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0426 Notes on Marco Polo : vol.1
Notes on Marco Polo : vol.1 / Page 426 (Color Image)

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doi: 10.20676/00000246
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410   181. COTAN

in these Kharosthi documents is everywhere else Khotamna or Khotana. Moreover, we are now in a position to prove definitely that Levi was right. Among the documents in Khotanese which I brought back from the Tunhuang caves, BAILEY found a sort of a bilingual « manual of conversation » in Sanskrit and Khotanese; the Sanskrit name of Khotan is given there as Gaustana and Gârrmstana, both graphic renderings of Gostana. But Hsüan-tsang tells us that this was « the elegant name [used] locally », which I understand to mean that, though it was not the name of Khotan in Khotanese current speech, yet the Khotanese language used Gostana as a more literary name of the country. This is confirmed by the occurrence of Gâmsta (_ *Gaustam) and Gaustamä in a Khotanese document (cf. BAILEY, in BSOS, ix, 522, 541). BAILEY explains Gaustamä as « an inverse spelling of *gaustam, after -ana and -ama had become -am. It may be so, but the solution depends to some extent upon the very history of the name Gostana.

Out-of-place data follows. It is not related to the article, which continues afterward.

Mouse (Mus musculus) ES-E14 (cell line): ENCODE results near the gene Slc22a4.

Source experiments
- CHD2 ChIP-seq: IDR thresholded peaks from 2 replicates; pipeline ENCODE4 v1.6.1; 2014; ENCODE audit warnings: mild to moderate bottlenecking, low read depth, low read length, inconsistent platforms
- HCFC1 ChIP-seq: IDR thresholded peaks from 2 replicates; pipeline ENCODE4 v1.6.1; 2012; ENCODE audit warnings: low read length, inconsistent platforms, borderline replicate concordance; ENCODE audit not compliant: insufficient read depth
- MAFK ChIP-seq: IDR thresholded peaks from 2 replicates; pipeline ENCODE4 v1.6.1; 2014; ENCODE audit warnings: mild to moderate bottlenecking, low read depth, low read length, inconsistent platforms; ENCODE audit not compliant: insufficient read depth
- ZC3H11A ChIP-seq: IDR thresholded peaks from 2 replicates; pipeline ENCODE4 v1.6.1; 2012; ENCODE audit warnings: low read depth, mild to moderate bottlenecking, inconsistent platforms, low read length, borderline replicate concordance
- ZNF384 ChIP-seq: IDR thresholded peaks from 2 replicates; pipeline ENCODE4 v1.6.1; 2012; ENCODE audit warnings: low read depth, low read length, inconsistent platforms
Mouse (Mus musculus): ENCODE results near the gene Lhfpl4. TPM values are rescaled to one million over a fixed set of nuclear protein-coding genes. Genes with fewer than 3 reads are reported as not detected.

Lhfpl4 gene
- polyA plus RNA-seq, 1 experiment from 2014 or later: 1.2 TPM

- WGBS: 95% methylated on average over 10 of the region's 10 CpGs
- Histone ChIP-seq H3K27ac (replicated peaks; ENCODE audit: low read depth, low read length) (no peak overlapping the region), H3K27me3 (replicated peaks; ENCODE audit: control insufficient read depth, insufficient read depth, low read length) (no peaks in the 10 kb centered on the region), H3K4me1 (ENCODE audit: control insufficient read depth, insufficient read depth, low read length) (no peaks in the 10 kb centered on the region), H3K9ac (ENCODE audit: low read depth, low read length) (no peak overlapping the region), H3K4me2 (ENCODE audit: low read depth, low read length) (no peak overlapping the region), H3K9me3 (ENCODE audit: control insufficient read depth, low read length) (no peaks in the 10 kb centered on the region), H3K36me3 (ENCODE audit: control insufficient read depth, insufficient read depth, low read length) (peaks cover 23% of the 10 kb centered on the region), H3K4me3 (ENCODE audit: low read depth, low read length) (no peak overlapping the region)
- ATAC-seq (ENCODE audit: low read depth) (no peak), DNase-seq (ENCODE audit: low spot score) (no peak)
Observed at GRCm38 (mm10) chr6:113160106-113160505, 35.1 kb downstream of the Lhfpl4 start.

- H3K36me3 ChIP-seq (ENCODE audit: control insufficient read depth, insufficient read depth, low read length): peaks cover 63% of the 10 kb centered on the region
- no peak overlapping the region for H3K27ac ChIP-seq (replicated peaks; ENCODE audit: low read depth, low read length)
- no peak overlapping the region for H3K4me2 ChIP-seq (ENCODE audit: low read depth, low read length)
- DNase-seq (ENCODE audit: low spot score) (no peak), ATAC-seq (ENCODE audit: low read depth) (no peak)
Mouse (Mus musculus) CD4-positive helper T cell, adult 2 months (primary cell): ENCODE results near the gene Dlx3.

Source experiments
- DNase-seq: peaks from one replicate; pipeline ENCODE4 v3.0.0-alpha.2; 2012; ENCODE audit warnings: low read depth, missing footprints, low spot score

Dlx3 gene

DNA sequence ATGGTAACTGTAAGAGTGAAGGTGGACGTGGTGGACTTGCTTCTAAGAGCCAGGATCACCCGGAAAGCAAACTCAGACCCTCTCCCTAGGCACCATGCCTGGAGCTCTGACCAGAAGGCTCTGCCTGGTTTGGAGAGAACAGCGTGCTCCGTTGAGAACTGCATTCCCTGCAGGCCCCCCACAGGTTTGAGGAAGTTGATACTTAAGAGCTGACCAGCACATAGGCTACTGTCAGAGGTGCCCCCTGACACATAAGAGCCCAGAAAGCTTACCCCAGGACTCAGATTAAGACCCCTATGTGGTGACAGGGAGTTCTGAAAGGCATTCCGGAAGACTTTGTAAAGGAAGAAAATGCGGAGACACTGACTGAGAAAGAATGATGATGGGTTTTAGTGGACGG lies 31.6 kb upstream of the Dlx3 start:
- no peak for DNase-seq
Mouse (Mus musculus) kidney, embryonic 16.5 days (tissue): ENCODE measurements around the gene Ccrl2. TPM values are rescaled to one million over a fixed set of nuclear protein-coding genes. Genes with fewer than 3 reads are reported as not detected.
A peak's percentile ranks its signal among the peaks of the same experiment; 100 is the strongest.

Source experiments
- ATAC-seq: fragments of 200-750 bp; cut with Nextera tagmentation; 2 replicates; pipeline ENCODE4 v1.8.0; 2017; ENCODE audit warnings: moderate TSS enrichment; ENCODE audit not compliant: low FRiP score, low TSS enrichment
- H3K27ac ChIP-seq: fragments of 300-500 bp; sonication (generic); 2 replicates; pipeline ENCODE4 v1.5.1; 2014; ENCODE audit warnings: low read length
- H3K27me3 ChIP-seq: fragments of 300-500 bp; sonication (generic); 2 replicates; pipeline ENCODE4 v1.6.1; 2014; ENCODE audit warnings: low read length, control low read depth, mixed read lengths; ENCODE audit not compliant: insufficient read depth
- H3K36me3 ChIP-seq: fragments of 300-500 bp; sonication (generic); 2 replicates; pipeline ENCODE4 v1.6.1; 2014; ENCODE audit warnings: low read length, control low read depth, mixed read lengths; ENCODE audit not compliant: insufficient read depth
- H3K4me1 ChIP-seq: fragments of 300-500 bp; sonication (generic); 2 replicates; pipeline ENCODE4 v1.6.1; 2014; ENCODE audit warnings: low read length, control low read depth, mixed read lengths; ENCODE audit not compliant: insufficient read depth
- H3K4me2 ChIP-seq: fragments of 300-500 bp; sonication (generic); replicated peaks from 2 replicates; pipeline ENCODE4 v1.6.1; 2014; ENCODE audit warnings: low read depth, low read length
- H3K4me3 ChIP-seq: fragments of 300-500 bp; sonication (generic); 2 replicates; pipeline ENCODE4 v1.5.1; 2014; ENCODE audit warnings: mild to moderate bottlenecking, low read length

At the same time as Ltvi, WATTERS (On Yuan Chwang's Travels, ii, 299) was also struck by the constant value of ch'ü as go- or gu- in transcriptions. Starting from the other forms Yü-t'ien, Ch'ü-tan, etc., WATTERS supposed that they represented « a word like Go-dan or Gothàn ». «The former », he added, « is found in Turki, and the latter in the Indian vernacular, and they represent the Sanskrit Gosthâna. These words denote a place or station for cattle ». According to WATTERS, it is this Gosthâna which, mispronounced and misunderstood as Kustana, led to « the silly legend invented to account for the name ». It is true that Skr. gosthâna, lit. « cow-station », means a « stable », or an « enclosure for cattle » ; but the Turki word intended by WATTERS, gown, « enclosure for cattle (mainly for sheep) », identical with Mong. gotan > hoto, « enclosure for cattle » and « city », has of course nothing to do with gosthâna, nor with the name of Khotan. Something of WATTERS'S hypothesis may however be retained, and was in fact retained by THOMAS (in Asia Major, II, 261; Tibetan Texts and Documents, I, 18). Skr. sthâna, « station », « country », occurs mainly in the geographical nomenclature of the North-West, and in some cases seems to be due to the much more frequent use of its Iranian equivalent -stâna. I have no doubt that for instance the well-known Skr. Cinasthâna, « China », which is used in a Kharosthi document (RAPSON, Kharosthi Inscriptions, 12, No. 35, where there is once cina and twice cinasthanade), is the Indian recasting of an Iranian *Cinastâna, the original of the Sogdian instan (see « Cin »). The correct form of the name restored by LLvi as « Jagudavardhana » (JA, 1915, I, 84) is Jagudasthâna, Zabulistan. Tibetan texts mention an Aryastana on the Go§trlga hill of Khotan (THOMAS, in Asia Major, ii, 261; Tibetan Texts and Documents, 1, 8, 18, 27, 108, 109). A Gostana, actually formed of go ± Iran. stâna > stana, « country », could of course be interpreted as a Skr. compound of go + stana meaning « earth-teat », and this mistaken interpretation would be at the basis of the whole legend recorded by Hsüan-tsang and in Tibetan texts (I find no trace of the intermediary Prâkrit form «Wothana» mentioned by Ltvi, JA, 1915, I, 110); that Gostana in its turn may very well have become *Gostan at an early date in Khotanese, and be used as such, in « elegant » speech, alongside with what we know to have been the current form of the name in Khotanese in Hsüan-tsang's time. As to the value of the first element go- of Gostana, I shall come to a discussion of it farther on. It may be that a form related to Gostana left traces in Tibetan